Cathay Pacific is in a tough spot. With Hong Kong protests rocking the special administrative region and growing pressure from China over multiple issues, I’m beginning to wonder how the carrier is going to weather this crisis. If the crisis drags on, it is increasingly likely that Cathay Pacific will suffer financially. The question is: will this be enough to put them over the brink?

Caught in the Middle

On one hand, Cathay Pacific is being called upon to stand with the freedom of speech of their employees. This comes from the Hong Kong Confederation of Trade Unions, after Cathay Dragon, a subsidiary of the airline, fired one of its flight attendants who was a union leader. Rebecca Sy, the employee in question, was pulled from a flight bound for mainland China and questioned over political posts she had made on Facebook. Sy still maintains that she hasn’t violated any rules. Hundreds have protested this decision.

Cathay Pacific tried to stay neutral as the protests mounted, but they became quickly embroiled in the political tension, facing mounting pressure from both sides. Citizens of Hong Kong, used to greater freedoms than mainland Chinese, have called on the airline to stand by their employees. Initially, the chairman did just this, stating he would not tell any of his employees what to think. But maintaining this stance could be economic suicide.

The difficulty for Cathay is that China can easily play hardball with the Hong Kong’s flag carrier. Some of their state-run companies are have told their staff not to fly the Hong Kong carrier. China also demanded that Cathay keep crew who participated in the protests from working flights bound for mainland China. Cathay quickly complied. The alternative was the potential closure of Chinese airspace if they did not comply with the rules, which would spell certain death for the carrier. They would easily lose a third of their passenger traffic.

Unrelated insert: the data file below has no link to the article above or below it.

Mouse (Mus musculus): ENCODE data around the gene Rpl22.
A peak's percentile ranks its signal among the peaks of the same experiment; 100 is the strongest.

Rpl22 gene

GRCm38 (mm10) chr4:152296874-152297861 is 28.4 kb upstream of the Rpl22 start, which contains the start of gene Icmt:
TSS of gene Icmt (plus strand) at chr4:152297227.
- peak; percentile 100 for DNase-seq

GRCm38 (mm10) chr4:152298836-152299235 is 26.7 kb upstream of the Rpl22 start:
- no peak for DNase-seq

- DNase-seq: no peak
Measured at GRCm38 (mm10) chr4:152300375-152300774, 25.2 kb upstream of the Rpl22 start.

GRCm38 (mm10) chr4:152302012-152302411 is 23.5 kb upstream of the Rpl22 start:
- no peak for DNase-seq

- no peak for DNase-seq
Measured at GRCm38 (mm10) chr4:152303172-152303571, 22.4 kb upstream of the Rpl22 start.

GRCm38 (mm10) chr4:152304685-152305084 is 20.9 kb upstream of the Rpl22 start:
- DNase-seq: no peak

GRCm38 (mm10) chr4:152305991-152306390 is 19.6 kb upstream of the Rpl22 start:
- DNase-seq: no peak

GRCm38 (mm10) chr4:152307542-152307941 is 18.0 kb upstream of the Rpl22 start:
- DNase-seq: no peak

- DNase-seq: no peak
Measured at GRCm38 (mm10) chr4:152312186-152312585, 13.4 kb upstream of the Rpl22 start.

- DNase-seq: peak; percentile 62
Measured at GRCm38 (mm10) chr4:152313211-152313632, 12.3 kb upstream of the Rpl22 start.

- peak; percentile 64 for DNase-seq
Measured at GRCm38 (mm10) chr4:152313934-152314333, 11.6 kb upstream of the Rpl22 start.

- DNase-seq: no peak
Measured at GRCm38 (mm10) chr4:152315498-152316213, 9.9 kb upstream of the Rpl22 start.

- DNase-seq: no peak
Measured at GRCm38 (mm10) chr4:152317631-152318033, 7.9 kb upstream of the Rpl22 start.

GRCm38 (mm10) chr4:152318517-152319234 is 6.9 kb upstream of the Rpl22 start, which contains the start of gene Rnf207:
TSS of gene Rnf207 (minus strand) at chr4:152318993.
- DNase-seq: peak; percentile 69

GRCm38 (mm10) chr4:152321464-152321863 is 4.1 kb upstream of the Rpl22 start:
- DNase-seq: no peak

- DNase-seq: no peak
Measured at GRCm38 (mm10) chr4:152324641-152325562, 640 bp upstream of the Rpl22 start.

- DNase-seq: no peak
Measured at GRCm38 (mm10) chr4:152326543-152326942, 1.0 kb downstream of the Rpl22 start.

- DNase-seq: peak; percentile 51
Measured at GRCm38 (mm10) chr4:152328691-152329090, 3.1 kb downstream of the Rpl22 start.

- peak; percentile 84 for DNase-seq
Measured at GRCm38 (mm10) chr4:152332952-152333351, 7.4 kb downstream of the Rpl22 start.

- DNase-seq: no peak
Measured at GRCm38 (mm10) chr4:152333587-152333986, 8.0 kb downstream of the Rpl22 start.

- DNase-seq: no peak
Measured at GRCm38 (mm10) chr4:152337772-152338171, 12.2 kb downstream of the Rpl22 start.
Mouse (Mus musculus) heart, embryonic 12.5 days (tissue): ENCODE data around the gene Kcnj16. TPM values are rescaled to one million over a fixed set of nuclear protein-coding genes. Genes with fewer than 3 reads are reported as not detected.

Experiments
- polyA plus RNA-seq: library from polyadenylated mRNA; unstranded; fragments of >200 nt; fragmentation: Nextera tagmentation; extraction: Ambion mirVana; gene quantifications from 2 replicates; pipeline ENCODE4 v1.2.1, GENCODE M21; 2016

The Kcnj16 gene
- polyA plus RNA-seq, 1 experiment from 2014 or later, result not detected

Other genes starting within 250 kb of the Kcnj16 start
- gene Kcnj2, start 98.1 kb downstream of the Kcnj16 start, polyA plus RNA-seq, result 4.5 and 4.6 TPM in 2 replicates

Cathay’s CEO Resigns

Beijing has gone so far as to pressure Cathay’s CEO into resigning. This is the same Rupert Hogg who had stated that employees would be left alone. He quickly had to backpedal, eventually even threatening that employees who participated in the protests could be sacked. But that wasn’t enough. He had to go, and to take responsibility for how the airline’s response to the protests has been managed.

The whole situation is foreboding for the former British colony. Its citizens were promised a “high degree of autonomy”, operating as two separate systems under one China. But the state of these protests shows illustrates the deep divide between Hong Kong and the Beijing government. Cathay Pacific is caught in the middle and cannot win.

Not to Mention Financial Trouble

With airport operations suspended for multiple days and the growing boycott from mainland Chinese companies, Cathay Pacific is sure to face financial trouble in the short-term. But the long-term outlook has already been fairly bleak. The carrier posted back-to-back losses, even though their cargo unit performed better than expected. With cargo potentially down due to trade tensions between the U.S. and China, the carrier could face an even more stressful time.

Cathay Pacific has already been under-performing financially for a number of years. While they used to be an excellent hub for getting two and from Asia, other Chinese carriers are providing a lot more competition. The mainland Chinese carriers compete heavily on price while Cathay has stayed focused on their brand. I do admit that the latter has worked, at least in terms of impression. I hold Cathay in much higher regard than any mainland Chinese carrier (with the possible exception of Hainan). But what do travelers care about most? Price.

Business travelers may still prefer Cathay’s service and premium product, but there are more nonstop options that ever. Travelers headed to Singapore from New York now have the option of flying nonstop, where connecting in Hong Kong previously would have been a standard choice. Unless Cathay can keep the lion’s share of the premium market, they will continue down the path of falling profitability. They’re no Avianca, but they’re not on the right track, either.

Conclusion

Ultimately, these pressures may be enough to seriously threaten the existence of the carrier. I’m not saying it’s going to happen tomorrow. That is not at all the case. But the political tension and trade pressures may push the carrier toward greater losses. It will take a lot to make Cathay Pacific competitive for the long term.

Featured image courtesy of Thomas Au via Flickr under CC-BY-2.0 license